But all that is just information technology facilitating existing industrial or commercial applications. Or in other words, a load of bollock-speak

I am about to get in a car running an embedded system, drive to a hospital where lives are sustained by computer controlled pumps and pacemakers.

When a person is killed by a missile from a predator controlled drone, they are not being killed by IT, they are being killed by really real technology.

I think the term "Information Technology", as in, "let's see what the IT department think", or "Do we have the IT for this?"

When you can scan and print 3d objects, send CAD files off by email and received working prototypes in the next days post. Then it's no longer just information.

Gut bacteria promoting colorectal cancer (40 minute biostatistics)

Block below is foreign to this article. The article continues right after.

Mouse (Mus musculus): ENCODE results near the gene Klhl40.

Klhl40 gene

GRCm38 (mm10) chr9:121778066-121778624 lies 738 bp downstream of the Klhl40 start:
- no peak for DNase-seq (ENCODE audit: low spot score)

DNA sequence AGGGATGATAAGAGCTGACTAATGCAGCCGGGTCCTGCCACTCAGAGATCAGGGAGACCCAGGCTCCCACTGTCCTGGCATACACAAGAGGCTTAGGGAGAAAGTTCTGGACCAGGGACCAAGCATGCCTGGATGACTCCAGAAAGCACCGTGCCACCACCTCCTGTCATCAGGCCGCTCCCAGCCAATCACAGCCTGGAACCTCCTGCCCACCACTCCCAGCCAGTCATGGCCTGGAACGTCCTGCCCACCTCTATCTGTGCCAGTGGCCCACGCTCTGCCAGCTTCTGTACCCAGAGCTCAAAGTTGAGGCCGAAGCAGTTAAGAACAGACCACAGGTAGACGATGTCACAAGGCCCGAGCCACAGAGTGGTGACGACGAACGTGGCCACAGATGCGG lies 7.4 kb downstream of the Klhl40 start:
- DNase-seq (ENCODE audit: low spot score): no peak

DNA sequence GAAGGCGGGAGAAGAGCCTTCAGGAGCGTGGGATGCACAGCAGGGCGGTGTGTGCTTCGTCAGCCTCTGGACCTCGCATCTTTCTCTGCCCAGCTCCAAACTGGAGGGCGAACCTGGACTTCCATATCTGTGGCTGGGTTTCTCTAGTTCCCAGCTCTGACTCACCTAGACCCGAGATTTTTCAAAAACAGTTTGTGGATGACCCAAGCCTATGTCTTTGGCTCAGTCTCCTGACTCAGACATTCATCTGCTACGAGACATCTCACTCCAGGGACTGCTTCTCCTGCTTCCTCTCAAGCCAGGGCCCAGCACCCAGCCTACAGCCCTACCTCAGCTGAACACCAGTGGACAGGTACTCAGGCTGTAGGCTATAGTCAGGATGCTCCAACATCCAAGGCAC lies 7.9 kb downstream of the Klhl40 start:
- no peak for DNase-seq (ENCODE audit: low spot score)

A couple of studies have been published recently, and quite a bit written about them, which link the abundance of types of bacteria found in the mouth with incidence of colorectal cancer.

These finding result from the observation that the oral bacterium Fusobacterium nucleatum is often found in high abundance in colorectal carcinoma tissue samples.

Gram-negative stained culture of F. nucleatum. Image Courtesy of J. Michael Miller, Ph.D.,(D)ABMM of National Center for Zoonotic, Vector-borne, and Enteric Diseases. Picture submitted by him to American Society for Microbiology

Image & caption nicked from:

I've not read up on the science and microbiology in any depth, but I got the feeling that it would be interesting to plot and summarize some of the public health data available on two variables relating to Oral health and Colorectal cancer incidence.

Hence I pulled down some data from the web and made some charts.

US state by state data sets are often complete, with up-to-date and freely available for many observable values.

After a bit of google searching, I came up with these 2 sets from CDC:

The US Centers for disease control and Prevention have data for colorectal cancer for 2009 here;